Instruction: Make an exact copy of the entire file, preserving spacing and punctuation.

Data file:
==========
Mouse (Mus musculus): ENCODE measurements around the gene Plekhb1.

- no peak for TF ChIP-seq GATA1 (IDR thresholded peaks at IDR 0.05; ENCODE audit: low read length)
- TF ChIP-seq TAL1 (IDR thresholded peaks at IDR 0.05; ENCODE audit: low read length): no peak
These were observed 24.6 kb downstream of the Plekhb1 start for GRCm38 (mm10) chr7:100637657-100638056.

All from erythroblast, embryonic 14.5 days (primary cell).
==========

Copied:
Mouse (Mus musculus): ENCODE measurements around the gene Plekhb1.

- no peak for TF ChIP-seq GATA1 (IDR thresholded peaks at IDR 0.05; ENCODE audit: low read length)
- TF ChIP-seq TAL1 (IDR thresholded peaks at IDR 0.05; ENCODE audit: low read length): no peak
These were observed 24.6 kb downstream of the Plekhb1 start for GRCm38 (mm10) chr7:100637657-100638056.

All from erythroblast, embryonic 14.5 days (primary cell).